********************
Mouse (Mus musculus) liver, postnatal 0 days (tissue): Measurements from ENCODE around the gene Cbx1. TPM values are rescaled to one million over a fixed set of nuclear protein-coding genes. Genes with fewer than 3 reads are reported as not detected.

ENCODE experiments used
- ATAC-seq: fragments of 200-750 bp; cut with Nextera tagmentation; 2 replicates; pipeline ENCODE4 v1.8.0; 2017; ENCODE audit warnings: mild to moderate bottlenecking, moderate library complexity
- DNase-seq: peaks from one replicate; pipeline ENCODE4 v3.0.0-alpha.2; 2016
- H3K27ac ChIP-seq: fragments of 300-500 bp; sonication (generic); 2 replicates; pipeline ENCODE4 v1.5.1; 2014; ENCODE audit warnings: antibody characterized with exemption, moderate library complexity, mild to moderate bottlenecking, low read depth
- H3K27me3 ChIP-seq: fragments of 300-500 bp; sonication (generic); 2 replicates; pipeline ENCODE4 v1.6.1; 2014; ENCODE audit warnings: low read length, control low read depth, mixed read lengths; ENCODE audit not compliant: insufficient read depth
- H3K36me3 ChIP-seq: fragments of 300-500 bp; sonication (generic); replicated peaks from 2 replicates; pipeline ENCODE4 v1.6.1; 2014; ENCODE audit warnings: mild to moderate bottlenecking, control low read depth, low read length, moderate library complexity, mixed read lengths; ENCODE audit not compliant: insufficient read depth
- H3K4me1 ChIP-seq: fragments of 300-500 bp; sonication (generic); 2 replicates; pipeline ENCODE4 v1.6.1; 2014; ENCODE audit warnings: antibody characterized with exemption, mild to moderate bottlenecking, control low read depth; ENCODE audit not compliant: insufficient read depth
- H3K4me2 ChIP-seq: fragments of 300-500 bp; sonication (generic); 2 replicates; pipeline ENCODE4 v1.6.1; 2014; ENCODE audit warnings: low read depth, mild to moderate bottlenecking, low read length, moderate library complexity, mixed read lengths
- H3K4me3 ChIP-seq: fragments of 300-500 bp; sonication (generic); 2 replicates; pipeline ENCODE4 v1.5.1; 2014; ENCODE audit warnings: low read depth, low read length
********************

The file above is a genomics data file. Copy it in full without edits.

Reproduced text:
Mouse (Mus musculus) liver, postnatal 0 days (tissue): Measurements from ENCODE around the gene Cbx1. TPM values are rescaled to one million over a fixed set of nuclear protein-coding genes. Genes with fewer than 3 reads are reported as not detected.

ENCODE experiments used
- ATAC-seq: fragments of 200-750 bp; cut with Nextera tagmentation; 2 replicates; pipeline ENCODE4 v1.8.0; 2017; ENCODE audit warnings: mild to moderate bottlenecking, moderate library complexity
- DNase-seq: peaks from one replicate; pipeline ENCODE4 v3.0.0-alpha.2; 2016
- H3K27ac ChIP-seq: fragments of 300-500 bp; sonication (generic); 2 replicates; pipeline ENCODE4 v1.5.1; 2014; ENCODE audit warnings: antibody characterized with exemption, moderate library complexity, mild to moderate bottlenecking, low read depth
- H3K27me3 ChIP-seq: fragments of 300-500 bp; sonication (generic); 2 replicates; pipeline ENCODE4 v1.6.1; 2014; ENCODE audit warnings: low read length, control low read depth, mixed read lengths; ENCODE audit not compliant: insufficient read depth
- H3K36me3 ChIP-seq: fragments of 300-500 bp; sonication (generic); replicated peaks from 2 replicates; pipeline ENCODE4 v1.6.1; 2014; ENCODE audit warnings: mild to moderate bottlenecking, control low read depth, low read length, moderate library complexity, mixed read lengths; ENCODE audit not compliant: insufficient read depth
- H3K4me1 ChIP-seq: fragments of 300-500 bp; sonication (generic); 2 replicates; pipeline ENCODE4 v1.6.1; 2014; ENCODE audit warnings: antibody characterized with exemption, mild to moderate bottlenecking, control low read depth; ENCODE audit not compliant: insufficient read depth
- H3K4me2 ChIP-seq: fragments of 300-500 bp; sonication (generic); 2 replicates; pipeline ENCODE4 v1.6.1; 2014; ENCODE audit warnings: low read depth, mild to moderate bottlenecking, low read length, moderate library complexity, mixed read lengths
- H3K4me3 ChIP-seq: fragments of 300-500 bp; sonication (generic); 2 replicates; pipeline ENCODE4 v1.5.1; 2014; ENCODE audit warnings: low read depth, low read length